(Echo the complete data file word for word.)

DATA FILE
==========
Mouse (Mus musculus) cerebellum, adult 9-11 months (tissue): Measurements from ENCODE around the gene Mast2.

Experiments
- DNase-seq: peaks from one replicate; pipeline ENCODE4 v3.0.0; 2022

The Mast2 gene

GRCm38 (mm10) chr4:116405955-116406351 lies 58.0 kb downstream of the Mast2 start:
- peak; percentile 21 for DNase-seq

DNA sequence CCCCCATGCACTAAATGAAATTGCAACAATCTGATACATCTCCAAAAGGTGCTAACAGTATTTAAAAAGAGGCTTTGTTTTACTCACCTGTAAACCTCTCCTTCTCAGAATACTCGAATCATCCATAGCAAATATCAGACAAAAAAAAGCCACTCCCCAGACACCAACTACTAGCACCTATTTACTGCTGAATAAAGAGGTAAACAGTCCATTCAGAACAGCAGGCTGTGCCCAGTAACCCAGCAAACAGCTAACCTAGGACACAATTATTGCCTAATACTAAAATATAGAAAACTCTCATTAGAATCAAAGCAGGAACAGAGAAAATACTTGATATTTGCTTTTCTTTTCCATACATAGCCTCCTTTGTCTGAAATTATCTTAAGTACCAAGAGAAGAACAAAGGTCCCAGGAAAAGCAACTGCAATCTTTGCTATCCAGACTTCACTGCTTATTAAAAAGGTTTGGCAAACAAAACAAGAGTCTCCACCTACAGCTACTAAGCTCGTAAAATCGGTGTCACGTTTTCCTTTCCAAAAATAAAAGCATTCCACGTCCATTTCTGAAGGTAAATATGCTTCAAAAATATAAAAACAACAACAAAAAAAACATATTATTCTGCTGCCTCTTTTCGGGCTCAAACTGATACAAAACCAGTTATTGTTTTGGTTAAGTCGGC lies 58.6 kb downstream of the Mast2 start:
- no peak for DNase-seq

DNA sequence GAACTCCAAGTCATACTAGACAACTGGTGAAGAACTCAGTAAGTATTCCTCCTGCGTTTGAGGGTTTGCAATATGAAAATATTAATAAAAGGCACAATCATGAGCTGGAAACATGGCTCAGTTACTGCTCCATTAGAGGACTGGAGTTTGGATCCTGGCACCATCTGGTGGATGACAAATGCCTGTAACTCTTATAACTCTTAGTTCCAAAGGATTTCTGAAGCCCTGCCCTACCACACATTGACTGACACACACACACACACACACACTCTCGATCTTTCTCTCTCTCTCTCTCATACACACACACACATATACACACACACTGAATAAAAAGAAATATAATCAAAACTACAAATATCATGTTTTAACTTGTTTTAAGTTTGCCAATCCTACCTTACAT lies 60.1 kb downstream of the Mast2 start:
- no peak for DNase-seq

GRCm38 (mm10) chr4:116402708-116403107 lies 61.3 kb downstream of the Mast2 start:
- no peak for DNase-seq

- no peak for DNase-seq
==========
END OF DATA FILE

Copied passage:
Mouse (Mus musculus) cerebellum, adult 9-11 months (tissue): Measurements from ENCODE around the gene Mast2.

Experiments
- DNase-seq: peaks from one replicate; pipeline ENCODE4 v3.0.0; 2022

The Mast2 gene

GRCm38 (mm10) chr4:116405955-116406351 lies 58.0 kb downstream of the Mast2 start:
- peak; percentile 21 for DNase-seq

DNA sequence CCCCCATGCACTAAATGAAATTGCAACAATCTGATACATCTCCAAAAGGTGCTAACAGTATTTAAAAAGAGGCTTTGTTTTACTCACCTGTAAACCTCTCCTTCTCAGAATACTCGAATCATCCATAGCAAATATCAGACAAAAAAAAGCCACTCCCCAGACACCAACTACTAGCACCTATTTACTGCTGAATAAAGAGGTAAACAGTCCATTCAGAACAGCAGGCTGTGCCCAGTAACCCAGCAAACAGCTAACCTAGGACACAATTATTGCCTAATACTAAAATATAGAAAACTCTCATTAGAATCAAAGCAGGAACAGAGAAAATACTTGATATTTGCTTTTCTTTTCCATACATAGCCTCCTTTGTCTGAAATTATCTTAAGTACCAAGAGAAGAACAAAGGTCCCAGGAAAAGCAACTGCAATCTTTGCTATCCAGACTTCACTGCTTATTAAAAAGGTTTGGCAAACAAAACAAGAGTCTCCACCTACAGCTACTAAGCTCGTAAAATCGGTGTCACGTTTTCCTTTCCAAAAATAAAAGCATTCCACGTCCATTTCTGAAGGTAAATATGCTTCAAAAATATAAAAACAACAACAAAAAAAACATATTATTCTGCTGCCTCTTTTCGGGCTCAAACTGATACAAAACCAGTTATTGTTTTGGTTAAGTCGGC lies 58.6 kb downstream of the Mast2 start:
- no peak for DNase-seq

DNA sequence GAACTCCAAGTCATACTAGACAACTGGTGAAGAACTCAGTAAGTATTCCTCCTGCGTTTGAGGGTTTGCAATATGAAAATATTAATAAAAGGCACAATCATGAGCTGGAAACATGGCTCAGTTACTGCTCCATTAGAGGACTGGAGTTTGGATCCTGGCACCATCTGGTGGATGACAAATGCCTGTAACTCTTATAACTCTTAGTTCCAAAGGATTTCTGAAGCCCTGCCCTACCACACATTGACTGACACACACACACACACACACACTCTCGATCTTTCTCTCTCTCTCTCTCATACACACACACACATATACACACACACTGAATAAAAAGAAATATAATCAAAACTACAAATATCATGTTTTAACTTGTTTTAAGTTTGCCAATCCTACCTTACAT lies 60.1 kb downstream of the Mast2 start:
- no peak for DNase-seq

GRCm38 (mm10) chr4:116402708-116403107 lies 61.3 kb downstream of the Mast2 start:
- no peak for DNase-seq

- no peak for DNase-seq